Meanwhile, I shall report these two quotes with no comment. Firstly, the latest court statistics, for July to September last year, show that: "The average time for the disposal of a care or supervision application continued to drop to 36 weeks (down 25% from July to September 2012 and down 34% from July to September 2011)." Secondly, in the care proceedings case Re NL (A Child) Mrs Justice Pauffley has pointed out that: "Justice must never be sacrificed upon the altar of speed."

I shall finish with an excellent, albeit now somewhat belated, idea for Valentine's Day:

Friday, February 14, 2014

Friday Review: Brave new world


El Presidente
It seems that El Presidente has published the tenth vista out of his office window. I say 'seems', as it doesn't appear on the View from the President's Chambers page on the Judiciary of England and Wales website (and nor, come to that, does View #9). I would have thought that a document such as this should be for general consumption, but it appears that it is only sent to the chosen few, such as the FLBA and LexisNexis. Presumably they are on El Presidente's mailing list, but why such a document is not generally available is a mystery to me.

Anyway, as to the contents of the View, the chosen ones have already admirably summarised its contents, here and here. Basically, our glorious leader explains the brave new world that has apparently already dawned for those unfortunate enough to be working in the family justice system. Essentially, as Lucy Reed at Pink Tape points out, this will involve becoming familiar with an avalanche of new rules and guidance. If there was a god, I'd be thanking Him or Her that I was no longer practising.

Enjoy your Valentine's Day - oh, and don't enter into any commitments you may regret.

Tuesday, February 11, 2014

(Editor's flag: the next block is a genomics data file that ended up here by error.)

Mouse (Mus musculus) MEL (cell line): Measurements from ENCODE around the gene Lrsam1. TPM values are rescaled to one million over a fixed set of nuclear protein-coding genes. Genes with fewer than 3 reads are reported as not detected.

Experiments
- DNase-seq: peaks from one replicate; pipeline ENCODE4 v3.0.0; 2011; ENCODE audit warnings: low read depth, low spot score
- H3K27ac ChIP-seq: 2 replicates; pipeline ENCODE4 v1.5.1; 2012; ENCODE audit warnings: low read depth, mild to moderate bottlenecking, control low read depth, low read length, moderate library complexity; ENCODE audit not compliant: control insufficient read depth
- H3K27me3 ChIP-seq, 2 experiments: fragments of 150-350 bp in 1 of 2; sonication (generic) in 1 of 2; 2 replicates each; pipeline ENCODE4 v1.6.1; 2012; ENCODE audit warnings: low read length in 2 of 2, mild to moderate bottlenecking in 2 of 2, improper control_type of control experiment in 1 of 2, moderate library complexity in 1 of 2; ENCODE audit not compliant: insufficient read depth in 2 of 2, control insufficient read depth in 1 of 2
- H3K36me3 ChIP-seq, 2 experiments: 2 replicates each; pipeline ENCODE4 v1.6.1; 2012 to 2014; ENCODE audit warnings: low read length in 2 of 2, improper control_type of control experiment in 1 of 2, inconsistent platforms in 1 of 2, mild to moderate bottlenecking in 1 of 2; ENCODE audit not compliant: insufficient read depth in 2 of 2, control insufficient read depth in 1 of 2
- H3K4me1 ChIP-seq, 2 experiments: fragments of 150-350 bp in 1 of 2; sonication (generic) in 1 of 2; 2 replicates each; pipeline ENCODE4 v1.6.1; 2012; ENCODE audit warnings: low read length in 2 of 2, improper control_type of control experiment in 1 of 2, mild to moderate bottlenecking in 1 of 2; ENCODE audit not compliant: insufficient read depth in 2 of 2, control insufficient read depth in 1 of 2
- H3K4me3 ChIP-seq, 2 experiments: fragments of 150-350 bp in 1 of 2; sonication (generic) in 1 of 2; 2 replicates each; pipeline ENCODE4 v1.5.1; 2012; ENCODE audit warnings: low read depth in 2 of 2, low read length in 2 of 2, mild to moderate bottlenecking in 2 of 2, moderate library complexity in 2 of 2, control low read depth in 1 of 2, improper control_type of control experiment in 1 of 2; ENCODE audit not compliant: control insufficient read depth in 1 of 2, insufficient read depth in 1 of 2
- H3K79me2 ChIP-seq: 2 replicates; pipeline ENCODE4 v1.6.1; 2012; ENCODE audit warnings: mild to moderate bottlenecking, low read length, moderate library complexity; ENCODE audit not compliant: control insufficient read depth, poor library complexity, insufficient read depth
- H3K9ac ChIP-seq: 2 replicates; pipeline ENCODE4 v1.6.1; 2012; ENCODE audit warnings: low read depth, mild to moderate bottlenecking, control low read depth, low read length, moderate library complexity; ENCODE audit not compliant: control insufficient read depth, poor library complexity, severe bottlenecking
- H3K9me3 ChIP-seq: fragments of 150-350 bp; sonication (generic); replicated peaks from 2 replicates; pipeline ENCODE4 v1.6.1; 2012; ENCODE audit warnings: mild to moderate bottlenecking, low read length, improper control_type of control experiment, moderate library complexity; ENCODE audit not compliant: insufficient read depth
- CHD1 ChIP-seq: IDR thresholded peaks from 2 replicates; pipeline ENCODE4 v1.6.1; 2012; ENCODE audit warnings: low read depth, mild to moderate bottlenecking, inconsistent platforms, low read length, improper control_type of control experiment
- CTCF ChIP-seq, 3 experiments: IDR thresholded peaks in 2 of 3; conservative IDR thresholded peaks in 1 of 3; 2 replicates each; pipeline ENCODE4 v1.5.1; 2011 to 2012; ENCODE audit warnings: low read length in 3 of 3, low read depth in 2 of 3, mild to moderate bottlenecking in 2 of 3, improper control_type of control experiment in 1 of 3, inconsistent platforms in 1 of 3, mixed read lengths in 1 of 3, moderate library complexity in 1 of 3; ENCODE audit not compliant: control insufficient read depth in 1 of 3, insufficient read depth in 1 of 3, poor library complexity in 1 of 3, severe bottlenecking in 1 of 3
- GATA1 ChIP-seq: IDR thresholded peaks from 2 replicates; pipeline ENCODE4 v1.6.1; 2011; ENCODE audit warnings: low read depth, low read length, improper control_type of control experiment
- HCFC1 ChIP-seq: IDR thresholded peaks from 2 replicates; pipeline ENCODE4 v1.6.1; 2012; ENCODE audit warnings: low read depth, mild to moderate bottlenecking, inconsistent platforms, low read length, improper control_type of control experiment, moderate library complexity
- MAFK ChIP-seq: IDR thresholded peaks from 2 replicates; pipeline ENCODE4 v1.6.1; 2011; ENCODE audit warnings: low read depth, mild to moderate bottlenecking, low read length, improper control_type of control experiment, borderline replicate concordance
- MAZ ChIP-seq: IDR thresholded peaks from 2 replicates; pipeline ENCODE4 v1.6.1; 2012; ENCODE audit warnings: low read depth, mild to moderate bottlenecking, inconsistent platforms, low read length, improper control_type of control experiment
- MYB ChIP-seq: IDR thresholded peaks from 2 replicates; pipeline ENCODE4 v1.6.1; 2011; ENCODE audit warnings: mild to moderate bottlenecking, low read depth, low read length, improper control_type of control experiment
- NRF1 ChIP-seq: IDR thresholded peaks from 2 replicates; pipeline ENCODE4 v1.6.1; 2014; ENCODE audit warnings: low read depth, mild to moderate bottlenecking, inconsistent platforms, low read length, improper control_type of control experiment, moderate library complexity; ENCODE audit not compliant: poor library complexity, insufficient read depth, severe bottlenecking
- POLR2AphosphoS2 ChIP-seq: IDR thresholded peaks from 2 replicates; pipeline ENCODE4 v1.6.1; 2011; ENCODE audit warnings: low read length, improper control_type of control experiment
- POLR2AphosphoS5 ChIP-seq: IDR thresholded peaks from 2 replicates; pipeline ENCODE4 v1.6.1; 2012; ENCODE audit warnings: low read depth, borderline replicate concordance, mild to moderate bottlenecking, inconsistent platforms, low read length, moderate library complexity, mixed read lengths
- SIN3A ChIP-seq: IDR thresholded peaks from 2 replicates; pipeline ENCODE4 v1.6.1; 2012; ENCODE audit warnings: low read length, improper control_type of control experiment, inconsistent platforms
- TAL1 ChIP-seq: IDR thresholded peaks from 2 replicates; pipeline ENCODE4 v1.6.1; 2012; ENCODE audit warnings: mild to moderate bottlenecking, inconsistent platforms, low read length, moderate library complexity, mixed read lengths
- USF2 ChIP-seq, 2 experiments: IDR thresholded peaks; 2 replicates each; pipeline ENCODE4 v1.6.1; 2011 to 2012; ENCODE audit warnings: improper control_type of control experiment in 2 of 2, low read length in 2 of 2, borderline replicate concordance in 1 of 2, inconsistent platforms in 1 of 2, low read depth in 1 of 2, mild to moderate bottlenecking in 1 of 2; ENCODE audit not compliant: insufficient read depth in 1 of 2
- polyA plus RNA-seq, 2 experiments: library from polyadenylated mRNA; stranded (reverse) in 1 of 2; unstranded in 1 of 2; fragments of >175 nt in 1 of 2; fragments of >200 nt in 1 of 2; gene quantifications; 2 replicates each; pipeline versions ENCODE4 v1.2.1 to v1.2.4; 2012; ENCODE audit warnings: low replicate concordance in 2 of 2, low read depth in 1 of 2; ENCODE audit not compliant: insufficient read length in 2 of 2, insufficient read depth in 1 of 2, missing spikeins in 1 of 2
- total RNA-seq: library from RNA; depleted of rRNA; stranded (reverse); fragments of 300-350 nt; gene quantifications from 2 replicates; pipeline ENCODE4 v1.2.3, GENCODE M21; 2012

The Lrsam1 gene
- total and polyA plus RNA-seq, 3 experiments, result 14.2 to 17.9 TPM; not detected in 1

Tuesday Review: The first of the many


Three cases to mention today:

According to Andrew Pack over at suesspiciousminds, the unassuming little judgment in Re A, B and C (Children) [2014] EW Misc 2 (CC) is "the first judgment to be published and made available online despite not having any significance or importance in and of itself". By that, I assume he means the first to be published in accordance with the President's practice guidance on transparency that wouldn't have been published previously. I have to agree that it is not the most exciting of judgments, and is unlikely to make the legal textbooks.

Mrs Justice King
A rather more interesting judgment published today was in the case SA v BN [2013] EWHC 4417 (Fam). This was a father's application for contact and parental responsibility in respect of his three year old daughter. Nothing unusual about that, you might think. Well, no, except that the mother claimed that the child had died in a car crash in the Congo. It fell to Mrs Justice King to decide whether this was true, or whether it was part of some elaborate fa├žade designed by the mother and her father to thwart contact. Mrs Justice King decided it was the latter. A case that demonstrates that you should never believe you have seen it all - you haven't.

Lastly, I come to RS v SS [2013] EWHC B33 (Fam), decided on the 23rd of December (note the date). This was a father's application for a transfer of residence of his two children, supported by the Guardian on behalf of the children, and strongly opposed by the mother. Her Honour Judge Harris ordered a transfer of residence. Now, these days I don't usually read Christopher Booker in The Telegraph, but it was this case that led to one of his recent lurid headlines: Children pulled from their mother on Christmas Day. Mr Booker firmly placed the blame for this appalling turn of events at the door of Judge Harris. However, the postscript to her judgment clearly indicates otherwise:
"The hearing concluded late on 23rd December 2013 which was far from ideal but unavoidable. I ordered that the mother take the boys to the paternal grandparents by 2pm on 24th December. She refused to comply with the court order. Late afternoon on 24th December the father made an urgent application to Cobb J by telephone for a collection order. He had a note of this judgment. The application had the support of the Guardian. The police failed in a timely way to assist the Tipstaff to enforce the order. The result was that the paternal grandparents spent the whole night of 24th December at the police station and the collection order was not enforced until early Christmas morning. This too was unfortunate and unavoidable. The mother brought this situation on the boys."
A case in point for the publication of judgments?

Monday, February 10, 2014

S v S: Non-disclosure only material if order would have been substantially different


Briefly: Financial remedies hearing concluded after parties reached agreement. Wife's application to resume hearing on grounds of fraudulent non-disclosure by the husband was dismissed. Wife appealed. Appeal dismissed.

S v S [2014] EWCA Civ 95 is one of those rare birds these days: a split decision from the Court of Appeal.

The facts were stated by Lord Justice Moore-Bick: